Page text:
Going somewhere this summer? The point of a vacation is to relax, not stress, but hearing loss can sometimes get in the way of your mental detox. So plan ahead: check what accommodations for individuals with hearing loss exist at your hotel or resort, with your travel arrangements and the attractions at your destination. Proper preparation and advance research will reduce the time and effort you spend on your hearing loss so you can focus on your tan instead.
Where to stay
The Americans with Disabilities Act requires hotels to have rooms equipped with special fixtures for those with hearing loss, including telephones and smoke detectors with visual elements, TV induction loops and video relay or teletype services both in-suite and through their customer service department. These rooms are limited, however, so be sure to call ahead and ask if one is available. Also ask about any other features or services the hotel offers; while many times they only offer the minimum requirements, some hotels have surprisingly comprehensive packages for customers with hearing loss and those with other disabilities.
What to pack
Always be prepared for the worst case scenario. While your hotel room may be equipped with proper hearing-impaired elements, that doesn’t mean they will always be in working order. Make a checklist of your essentials when packing your suitcase, especially if you wear a hearing aid:
. Extra set of hearing aid batteries
. Hearing aid storage/drying container
. Hearing aid cleaning kit
. Hearing aid accessories, like a splash guard, wind protector or sport clip
. Vibrating alarm clock (so you don’t wake up late for your flight)
Whether you’re navigating the maze of the airport terminal or the pushy crowd in a subway station, hearing loss can complicate matters when you’re on a deadline in unfamiliar territory. Public transportation systems offer many features for the hearing impaired. The DC metro, for instance, features flashing lights on the platform when a train is approaching, and electronic signs inside each car to indicate the next stop. For their customers with hearing loss, Amtrak offers a 15 percent discount and additional assistance in the station and on the train. Airlines like Southwest offer a 24-hour teletype customer service line, as well as teletype phones in all the airports they service.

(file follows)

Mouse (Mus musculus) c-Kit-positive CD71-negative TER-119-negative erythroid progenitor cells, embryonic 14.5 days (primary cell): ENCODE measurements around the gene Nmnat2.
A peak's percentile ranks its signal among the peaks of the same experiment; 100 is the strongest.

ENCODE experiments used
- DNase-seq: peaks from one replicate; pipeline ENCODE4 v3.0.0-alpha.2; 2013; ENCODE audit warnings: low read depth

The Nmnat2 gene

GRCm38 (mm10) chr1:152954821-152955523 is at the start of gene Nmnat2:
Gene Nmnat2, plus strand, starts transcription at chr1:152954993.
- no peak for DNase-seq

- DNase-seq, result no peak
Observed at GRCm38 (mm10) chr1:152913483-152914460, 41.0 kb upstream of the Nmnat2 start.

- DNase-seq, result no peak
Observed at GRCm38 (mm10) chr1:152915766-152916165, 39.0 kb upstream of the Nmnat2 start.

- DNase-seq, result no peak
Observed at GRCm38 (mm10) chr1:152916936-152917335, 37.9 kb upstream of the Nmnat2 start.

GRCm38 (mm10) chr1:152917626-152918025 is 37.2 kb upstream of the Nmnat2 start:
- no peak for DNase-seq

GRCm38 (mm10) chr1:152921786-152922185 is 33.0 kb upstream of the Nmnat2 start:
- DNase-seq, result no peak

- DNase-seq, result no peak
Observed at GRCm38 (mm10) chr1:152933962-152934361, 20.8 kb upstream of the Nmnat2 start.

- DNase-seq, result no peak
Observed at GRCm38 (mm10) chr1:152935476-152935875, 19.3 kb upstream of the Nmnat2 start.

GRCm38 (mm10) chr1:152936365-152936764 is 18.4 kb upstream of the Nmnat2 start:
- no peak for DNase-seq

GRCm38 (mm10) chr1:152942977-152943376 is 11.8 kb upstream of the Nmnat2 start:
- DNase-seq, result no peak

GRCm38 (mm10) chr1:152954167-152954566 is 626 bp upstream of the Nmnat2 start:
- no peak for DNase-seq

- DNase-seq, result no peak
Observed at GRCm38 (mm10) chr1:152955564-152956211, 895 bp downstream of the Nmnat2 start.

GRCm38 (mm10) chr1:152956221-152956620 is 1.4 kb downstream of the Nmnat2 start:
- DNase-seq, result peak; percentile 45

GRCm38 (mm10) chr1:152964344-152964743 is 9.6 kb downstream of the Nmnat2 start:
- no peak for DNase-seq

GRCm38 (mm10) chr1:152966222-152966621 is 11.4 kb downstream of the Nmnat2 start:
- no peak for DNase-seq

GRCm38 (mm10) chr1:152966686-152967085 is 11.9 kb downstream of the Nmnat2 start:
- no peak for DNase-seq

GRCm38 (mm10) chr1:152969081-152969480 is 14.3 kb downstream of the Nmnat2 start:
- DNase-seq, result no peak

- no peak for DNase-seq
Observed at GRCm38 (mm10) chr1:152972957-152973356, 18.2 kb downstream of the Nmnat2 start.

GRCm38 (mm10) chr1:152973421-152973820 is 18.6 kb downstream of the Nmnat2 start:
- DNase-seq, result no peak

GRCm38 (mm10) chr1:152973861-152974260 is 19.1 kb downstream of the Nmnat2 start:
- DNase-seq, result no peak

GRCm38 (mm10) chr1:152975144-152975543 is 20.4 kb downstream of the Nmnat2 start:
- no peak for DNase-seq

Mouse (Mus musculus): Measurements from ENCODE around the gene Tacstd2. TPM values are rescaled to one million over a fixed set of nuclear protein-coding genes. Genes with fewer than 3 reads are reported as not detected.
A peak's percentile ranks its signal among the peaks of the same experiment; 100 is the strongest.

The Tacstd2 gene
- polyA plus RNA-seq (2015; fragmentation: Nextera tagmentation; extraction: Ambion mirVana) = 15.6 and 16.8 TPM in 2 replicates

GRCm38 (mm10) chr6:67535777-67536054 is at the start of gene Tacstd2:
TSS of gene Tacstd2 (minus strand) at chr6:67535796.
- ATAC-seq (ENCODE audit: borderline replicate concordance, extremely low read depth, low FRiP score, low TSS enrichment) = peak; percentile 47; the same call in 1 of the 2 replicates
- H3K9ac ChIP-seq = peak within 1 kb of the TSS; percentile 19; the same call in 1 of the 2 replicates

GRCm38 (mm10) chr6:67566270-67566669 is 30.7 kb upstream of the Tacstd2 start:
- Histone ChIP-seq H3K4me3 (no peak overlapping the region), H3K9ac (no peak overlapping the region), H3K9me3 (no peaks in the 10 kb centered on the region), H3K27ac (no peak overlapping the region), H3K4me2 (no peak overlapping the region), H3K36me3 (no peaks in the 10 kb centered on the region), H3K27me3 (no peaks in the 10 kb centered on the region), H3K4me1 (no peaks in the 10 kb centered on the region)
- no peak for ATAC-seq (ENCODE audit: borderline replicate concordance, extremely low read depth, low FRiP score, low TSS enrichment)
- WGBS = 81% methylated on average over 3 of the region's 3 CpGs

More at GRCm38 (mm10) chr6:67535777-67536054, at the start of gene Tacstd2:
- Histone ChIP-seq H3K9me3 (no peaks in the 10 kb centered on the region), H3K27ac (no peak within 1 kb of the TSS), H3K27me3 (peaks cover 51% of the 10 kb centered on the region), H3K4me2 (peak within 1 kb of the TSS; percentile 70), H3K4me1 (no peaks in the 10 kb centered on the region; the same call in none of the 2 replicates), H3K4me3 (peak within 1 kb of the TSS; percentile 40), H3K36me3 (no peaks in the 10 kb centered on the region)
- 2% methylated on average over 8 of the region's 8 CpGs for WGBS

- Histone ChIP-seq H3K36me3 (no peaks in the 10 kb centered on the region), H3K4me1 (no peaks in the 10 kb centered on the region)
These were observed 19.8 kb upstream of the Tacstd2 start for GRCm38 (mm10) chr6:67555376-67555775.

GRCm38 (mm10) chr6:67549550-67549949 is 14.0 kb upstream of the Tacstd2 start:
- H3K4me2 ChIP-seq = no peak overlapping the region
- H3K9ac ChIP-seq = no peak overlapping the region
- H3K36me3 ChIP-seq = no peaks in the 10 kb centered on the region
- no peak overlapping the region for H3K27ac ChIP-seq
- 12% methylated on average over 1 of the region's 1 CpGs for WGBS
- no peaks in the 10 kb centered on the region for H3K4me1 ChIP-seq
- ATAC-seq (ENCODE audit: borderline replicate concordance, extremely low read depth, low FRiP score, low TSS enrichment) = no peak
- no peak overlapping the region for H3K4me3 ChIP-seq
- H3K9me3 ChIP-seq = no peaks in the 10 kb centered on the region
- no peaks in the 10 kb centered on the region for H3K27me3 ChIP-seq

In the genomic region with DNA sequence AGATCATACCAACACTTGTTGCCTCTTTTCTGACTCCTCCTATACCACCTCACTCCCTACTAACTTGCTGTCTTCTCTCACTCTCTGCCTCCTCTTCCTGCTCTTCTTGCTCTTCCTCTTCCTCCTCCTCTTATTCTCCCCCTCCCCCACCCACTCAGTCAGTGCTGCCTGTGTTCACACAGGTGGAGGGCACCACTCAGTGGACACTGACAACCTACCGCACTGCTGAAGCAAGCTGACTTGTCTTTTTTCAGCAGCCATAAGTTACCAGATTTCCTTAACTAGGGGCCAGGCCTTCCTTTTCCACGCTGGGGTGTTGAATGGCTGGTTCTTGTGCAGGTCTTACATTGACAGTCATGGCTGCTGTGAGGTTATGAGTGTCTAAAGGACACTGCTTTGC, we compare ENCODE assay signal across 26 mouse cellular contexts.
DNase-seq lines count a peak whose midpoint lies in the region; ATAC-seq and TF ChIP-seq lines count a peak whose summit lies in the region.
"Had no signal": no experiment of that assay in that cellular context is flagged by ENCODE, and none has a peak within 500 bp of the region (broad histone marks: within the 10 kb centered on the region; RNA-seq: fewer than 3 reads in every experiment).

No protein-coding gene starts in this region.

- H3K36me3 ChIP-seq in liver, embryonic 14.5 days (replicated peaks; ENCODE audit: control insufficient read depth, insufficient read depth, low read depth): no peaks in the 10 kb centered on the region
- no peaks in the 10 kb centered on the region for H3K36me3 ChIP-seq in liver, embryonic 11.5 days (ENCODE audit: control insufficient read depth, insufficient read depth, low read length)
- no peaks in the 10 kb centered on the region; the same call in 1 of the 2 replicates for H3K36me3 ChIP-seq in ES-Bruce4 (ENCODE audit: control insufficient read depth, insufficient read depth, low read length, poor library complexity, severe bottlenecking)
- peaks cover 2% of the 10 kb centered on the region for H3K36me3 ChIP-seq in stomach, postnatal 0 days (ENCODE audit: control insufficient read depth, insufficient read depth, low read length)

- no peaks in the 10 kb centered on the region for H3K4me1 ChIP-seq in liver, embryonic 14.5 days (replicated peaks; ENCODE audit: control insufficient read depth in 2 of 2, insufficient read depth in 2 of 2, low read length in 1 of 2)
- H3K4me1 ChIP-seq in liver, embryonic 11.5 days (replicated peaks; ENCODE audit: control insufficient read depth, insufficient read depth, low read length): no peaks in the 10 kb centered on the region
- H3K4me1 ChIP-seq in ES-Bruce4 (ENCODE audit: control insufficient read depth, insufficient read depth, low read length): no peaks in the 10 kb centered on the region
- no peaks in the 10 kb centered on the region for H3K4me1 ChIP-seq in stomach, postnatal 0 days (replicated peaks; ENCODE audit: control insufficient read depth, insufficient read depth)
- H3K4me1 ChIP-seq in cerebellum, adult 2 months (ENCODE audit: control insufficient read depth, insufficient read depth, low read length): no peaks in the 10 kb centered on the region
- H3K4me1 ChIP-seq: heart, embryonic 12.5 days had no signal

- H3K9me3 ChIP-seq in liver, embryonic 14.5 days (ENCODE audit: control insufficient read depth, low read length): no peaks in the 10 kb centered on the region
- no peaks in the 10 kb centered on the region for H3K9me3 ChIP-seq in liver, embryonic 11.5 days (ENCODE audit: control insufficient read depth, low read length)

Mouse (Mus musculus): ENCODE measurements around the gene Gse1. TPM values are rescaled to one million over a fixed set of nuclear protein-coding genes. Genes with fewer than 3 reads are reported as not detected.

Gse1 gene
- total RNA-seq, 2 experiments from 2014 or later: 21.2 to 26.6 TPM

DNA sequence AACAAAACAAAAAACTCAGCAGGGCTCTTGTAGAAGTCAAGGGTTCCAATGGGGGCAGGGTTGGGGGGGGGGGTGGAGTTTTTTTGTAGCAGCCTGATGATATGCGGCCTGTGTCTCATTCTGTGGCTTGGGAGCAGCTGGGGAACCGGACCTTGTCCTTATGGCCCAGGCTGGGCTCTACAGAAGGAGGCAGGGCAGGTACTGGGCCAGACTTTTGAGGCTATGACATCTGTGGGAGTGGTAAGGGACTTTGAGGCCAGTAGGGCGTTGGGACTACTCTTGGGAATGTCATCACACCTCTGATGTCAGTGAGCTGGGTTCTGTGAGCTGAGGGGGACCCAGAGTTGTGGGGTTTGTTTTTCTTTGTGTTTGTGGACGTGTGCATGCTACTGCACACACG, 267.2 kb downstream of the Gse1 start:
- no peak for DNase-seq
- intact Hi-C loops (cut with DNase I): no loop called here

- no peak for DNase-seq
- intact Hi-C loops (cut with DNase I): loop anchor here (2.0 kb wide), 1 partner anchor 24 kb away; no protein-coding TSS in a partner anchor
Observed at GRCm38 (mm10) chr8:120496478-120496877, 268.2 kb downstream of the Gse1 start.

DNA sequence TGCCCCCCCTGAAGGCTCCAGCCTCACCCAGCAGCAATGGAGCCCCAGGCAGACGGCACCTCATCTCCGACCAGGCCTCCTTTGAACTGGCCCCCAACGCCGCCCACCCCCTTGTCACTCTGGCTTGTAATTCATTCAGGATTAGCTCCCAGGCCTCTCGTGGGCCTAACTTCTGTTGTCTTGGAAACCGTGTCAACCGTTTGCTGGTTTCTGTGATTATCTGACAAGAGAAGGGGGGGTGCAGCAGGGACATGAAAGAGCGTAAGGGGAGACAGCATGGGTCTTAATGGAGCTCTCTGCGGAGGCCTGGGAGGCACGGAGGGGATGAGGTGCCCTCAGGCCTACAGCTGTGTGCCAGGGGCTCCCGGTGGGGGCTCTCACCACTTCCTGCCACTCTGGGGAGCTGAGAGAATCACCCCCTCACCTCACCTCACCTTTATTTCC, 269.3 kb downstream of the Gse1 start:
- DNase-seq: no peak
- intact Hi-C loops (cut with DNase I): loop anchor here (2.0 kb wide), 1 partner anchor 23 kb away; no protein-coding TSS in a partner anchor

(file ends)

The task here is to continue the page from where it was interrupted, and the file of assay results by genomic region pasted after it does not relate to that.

Enjoying your stay
Now that you’re here, it’s time to have some fun! Scout out some good activities and restaurant/
bars that are hearing loss-friendly. Are you into theatre? Check for any live productions that might be playing in a looped auditorium nearby. Are you vacationing on the water? Be sure to use that hearing aid wind protector or that splash guard when you’re parasailing.
Restaurants and bars can be a particular problem because of the constant background noise. Open kitchens, clattering dishes, TVs, music and the surrounding crowd all make it difficult to focus on the person in front of you. Scout out some quiet cafes in the area, or any establishments with an outdoor space that might offer a little bit of isolation for you and your friends or family.
And, of course, remember to have fun! Being your own advocate can make a huge difference in the quality of your vacation. Be sure to let people know about your hearing loss so they can accommodate you as best as possible. If you take a little time to research your trip before you go, you’ll save a lot of time once you get there.
For more information on hearing loss, visit www.hearusa.com